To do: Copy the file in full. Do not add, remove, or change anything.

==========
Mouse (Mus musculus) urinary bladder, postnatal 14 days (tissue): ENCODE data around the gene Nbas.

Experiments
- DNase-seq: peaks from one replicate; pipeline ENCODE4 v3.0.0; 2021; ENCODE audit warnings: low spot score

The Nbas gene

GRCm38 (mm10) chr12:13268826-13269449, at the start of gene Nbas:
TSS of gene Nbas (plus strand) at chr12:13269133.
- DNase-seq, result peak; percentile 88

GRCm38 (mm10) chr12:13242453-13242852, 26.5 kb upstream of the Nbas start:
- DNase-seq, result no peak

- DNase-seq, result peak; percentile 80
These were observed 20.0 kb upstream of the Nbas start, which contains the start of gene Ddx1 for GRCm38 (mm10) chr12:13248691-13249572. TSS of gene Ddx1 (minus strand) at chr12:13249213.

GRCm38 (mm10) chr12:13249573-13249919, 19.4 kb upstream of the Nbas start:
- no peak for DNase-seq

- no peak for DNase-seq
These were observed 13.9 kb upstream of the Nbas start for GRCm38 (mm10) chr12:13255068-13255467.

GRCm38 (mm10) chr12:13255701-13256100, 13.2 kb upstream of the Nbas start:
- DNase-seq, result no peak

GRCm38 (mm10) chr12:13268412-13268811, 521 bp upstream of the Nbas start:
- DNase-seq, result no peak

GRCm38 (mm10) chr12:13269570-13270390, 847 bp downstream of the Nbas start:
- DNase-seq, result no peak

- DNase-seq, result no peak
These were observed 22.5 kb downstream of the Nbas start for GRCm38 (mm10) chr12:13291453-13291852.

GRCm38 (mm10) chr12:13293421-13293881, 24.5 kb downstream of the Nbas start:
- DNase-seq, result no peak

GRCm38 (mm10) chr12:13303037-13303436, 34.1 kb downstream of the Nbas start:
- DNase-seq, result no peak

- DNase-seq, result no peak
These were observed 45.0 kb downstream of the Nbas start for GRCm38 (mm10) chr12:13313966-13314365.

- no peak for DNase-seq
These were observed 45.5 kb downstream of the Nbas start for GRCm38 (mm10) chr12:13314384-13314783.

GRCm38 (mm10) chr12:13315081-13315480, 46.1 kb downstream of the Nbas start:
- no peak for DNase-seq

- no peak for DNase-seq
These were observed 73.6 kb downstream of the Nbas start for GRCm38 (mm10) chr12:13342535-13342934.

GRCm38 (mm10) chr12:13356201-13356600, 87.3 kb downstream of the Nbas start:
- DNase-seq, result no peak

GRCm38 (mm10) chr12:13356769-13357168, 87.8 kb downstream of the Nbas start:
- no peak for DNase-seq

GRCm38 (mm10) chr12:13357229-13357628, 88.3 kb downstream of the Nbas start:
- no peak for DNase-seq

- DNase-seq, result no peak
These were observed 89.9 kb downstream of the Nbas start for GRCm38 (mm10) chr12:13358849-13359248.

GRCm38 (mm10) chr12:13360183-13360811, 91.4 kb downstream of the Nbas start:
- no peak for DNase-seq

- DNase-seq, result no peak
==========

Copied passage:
Mouse (Mus musculus) urinary bladder, postnatal 14 days (tissue): ENCODE data around the gene Nbas.

Experiments
- DNase-seq: peaks from one replicate; pipeline ENCODE4 v3.0.0; 2021; ENCODE audit warnings: low spot score

The Nbas gene

GRCm38 (mm10) chr12:13268826-13269449, at the start of gene Nbas:
TSS of gene Nbas (plus strand) at chr12:13269133.
- DNase-seq, result peak; percentile 88

GRCm38 (mm10) chr12:13242453-13242852, 26.5 kb upstream of the Nbas start:
- DNase-seq, result no peak

- DNase-seq, result peak; percentile 80
These were observed 20.0 kb upstream of the Nbas start, which contains the start of gene Ddx1 for GRCm38 (mm10) chr12:13248691-13249572. TSS of gene Ddx1 (minus strand) at chr12:13249213.

GRCm38 (mm10) chr12:13249573-13249919, 19.4 kb upstream of the Nbas start:
- no peak for DNase-seq

- no peak for DNase-seq
These were observed 13.9 kb upstream of the Nbas start for GRCm38 (mm10) chr12:13255068-13255467.

GRCm38 (mm10) chr12:13255701-13256100, 13.2 kb upstream of the Nbas start:
- DNase-seq, result no peak

GRCm38 (mm10) chr12:13268412-13268811, 521 bp upstream of the Nbas start:
- DNase-seq, result no peak

GRCm38 (mm10) chr12:13269570-13270390, 847 bp downstream of the Nbas start:
- DNase-seq, result no peak

- DNase-seq, result no peak
These were observed 22.5 kb downstream of the Nbas start for GRCm38 (mm10) chr12:13291453-13291852.

GRCm38 (mm10) chr12:13293421-13293881, 24.5 kb downstream of the Nbas start:
- DNase-seq, result no peak

GRCm38 (mm10) chr12:13303037-13303436, 34.1 kb downstream of the Nbas start:
- DNase-seq, result no peak

- DNase-seq, result no peak
These were observed 45.0 kb downstream of the Nbas start for GRCm38 (mm10) chr12:13313966-13314365.

- no peak for DNase-seq
These were observed 45.5 kb downstream of the Nbas start for GRCm38 (mm10) chr12:13314384-13314783.

GRCm38 (mm10) chr12:13315081-13315480, 46.1 kb downstream of the Nbas start:
- no peak for DNase-seq

- no peak for DNase-seq
These were observed 73.6 kb downstream of the Nbas start for GRCm38 (mm10) chr12:13342535-13342934.

GRCm38 (mm10) chr12:13356201-13356600, 87.3 kb downstream of the Nbas start:
- DNase-seq, result no peak

GRCm38 (mm10) chr12:13356769-13357168, 87.8 kb downstream of the Nbas start:
- no peak for DNase-seq

GRCm38 (mm10) chr12:13357229-13357628, 88.3 kb downstream of the Nbas start:
- no peak for DNase-seq

- DNase-seq, result no peak
These were observed 89.9 kb downstream of the Nbas start for GRCm38 (mm10) chr12:13358849-13359248.

GRCm38 (mm10) chr12:13360183-13360811, 91.4 kb downstream of the Nbas start:
- no peak for DNase-seq

- DNase-seq, result no peak